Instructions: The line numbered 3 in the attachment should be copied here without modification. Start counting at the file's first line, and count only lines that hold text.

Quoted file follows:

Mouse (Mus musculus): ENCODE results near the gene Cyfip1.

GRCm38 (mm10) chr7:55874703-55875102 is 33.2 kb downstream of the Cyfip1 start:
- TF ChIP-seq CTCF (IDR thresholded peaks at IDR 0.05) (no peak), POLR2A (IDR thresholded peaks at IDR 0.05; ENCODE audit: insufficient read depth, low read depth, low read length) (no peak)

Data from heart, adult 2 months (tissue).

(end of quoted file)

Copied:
- TF ChIP-seq CTCF (IDR thresholded peaks at IDR 0.05) (no peak), POLR2A (IDR thresholded peaks at IDR 0.05; ENCODE audit: insufficient read depth, low read depth, low read length) (no peak)